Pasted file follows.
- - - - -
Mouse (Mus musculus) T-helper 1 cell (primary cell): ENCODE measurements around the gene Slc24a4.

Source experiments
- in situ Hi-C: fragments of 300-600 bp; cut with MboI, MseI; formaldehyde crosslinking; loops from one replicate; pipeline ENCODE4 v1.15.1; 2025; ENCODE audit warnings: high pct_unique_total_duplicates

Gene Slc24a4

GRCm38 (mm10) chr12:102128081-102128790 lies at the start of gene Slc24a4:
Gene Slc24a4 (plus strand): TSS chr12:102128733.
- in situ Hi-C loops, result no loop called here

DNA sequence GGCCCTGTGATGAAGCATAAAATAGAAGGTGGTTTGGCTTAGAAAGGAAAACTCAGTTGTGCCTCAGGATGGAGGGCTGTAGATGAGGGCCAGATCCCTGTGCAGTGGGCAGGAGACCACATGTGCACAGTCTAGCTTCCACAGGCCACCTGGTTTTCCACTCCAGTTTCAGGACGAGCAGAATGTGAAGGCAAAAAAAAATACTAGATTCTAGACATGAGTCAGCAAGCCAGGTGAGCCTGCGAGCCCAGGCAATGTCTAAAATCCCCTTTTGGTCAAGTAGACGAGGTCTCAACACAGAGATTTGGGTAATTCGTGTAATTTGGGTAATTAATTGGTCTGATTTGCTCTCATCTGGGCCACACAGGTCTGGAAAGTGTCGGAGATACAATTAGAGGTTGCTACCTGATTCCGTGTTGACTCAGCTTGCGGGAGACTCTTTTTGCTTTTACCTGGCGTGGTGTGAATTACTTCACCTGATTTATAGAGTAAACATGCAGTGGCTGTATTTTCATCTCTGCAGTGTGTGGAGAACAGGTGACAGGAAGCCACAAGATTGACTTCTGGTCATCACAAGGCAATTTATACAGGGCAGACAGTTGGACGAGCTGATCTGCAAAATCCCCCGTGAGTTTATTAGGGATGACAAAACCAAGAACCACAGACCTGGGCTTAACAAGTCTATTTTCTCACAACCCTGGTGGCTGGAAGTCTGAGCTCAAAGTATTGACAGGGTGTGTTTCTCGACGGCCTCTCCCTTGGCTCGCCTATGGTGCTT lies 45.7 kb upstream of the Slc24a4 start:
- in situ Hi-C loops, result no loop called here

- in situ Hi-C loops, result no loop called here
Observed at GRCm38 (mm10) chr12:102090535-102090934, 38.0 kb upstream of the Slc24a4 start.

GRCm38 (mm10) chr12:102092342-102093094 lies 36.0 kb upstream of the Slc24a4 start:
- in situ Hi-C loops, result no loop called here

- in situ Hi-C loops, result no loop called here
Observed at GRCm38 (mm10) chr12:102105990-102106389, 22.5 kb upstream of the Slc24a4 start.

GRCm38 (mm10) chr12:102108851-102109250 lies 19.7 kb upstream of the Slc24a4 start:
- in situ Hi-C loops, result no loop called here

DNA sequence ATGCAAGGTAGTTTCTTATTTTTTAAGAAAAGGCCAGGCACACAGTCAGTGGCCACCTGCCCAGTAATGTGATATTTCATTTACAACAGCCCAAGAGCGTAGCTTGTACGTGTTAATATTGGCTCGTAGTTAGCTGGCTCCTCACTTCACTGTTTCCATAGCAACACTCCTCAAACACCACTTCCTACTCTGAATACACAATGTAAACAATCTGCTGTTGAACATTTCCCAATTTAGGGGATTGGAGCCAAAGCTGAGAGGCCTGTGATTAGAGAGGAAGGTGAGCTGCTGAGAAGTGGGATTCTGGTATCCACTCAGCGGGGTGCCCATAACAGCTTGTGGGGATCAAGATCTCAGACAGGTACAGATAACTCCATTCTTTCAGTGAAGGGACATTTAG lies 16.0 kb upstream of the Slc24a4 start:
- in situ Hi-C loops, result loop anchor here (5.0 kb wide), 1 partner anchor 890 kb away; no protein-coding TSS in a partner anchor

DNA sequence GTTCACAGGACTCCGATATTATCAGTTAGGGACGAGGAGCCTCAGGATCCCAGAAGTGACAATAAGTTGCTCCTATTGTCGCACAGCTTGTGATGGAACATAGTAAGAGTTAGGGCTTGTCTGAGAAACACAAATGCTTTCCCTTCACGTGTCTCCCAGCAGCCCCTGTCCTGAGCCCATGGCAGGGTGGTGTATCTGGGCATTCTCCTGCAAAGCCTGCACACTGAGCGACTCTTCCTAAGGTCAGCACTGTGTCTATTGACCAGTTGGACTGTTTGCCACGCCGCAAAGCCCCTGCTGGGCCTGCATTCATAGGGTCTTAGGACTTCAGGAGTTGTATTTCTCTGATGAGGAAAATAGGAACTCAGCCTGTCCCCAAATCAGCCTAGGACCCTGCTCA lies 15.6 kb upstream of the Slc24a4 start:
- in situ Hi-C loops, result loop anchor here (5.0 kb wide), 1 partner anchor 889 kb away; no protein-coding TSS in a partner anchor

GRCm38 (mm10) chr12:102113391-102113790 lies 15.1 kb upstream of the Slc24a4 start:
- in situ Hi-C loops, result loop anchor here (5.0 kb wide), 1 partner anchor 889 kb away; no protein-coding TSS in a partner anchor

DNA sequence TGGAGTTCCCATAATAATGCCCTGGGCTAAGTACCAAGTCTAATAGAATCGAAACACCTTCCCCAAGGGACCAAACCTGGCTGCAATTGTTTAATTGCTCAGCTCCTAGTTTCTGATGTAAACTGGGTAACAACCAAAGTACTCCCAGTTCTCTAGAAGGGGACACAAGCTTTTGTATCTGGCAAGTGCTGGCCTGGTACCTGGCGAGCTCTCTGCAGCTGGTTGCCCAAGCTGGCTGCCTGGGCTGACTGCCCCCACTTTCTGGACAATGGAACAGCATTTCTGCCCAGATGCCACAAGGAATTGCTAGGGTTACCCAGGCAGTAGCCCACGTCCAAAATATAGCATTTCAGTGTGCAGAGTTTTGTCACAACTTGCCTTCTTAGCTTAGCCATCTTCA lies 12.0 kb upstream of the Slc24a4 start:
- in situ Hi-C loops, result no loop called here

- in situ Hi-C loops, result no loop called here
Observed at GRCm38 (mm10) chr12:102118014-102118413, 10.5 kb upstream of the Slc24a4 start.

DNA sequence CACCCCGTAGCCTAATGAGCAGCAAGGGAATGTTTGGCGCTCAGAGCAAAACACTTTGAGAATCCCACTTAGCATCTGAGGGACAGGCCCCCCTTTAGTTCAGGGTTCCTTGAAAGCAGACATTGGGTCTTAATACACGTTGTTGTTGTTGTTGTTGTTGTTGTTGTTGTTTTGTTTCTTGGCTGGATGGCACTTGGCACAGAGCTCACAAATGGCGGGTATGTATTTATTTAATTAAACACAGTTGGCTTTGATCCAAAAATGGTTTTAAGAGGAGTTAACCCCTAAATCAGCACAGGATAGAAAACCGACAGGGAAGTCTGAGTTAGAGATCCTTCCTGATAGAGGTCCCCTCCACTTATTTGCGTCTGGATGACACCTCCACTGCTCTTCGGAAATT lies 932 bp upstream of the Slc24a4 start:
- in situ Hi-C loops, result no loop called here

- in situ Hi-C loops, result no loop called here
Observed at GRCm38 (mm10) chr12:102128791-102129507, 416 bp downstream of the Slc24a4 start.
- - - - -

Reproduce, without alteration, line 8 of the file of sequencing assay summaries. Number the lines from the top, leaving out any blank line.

DNA sequence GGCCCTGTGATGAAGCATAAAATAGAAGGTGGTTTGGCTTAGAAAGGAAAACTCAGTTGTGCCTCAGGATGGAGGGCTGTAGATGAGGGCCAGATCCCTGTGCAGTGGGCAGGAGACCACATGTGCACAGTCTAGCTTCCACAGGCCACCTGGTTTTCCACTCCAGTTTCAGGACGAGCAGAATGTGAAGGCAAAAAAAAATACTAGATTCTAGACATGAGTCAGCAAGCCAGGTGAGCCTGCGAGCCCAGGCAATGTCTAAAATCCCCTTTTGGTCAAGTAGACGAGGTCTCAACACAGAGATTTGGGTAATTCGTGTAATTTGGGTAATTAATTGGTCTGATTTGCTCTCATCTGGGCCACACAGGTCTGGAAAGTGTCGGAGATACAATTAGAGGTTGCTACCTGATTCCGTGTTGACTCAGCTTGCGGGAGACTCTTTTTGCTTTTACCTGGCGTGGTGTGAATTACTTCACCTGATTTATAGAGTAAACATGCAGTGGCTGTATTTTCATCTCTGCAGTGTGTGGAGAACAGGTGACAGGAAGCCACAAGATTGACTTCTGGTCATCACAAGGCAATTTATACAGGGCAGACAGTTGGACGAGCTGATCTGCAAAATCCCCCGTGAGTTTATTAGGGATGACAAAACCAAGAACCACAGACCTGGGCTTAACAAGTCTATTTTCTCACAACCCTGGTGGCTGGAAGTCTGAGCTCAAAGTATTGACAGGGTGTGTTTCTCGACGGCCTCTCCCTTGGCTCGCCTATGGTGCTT lies 45.7 kb upstream of the Slc24a4 start: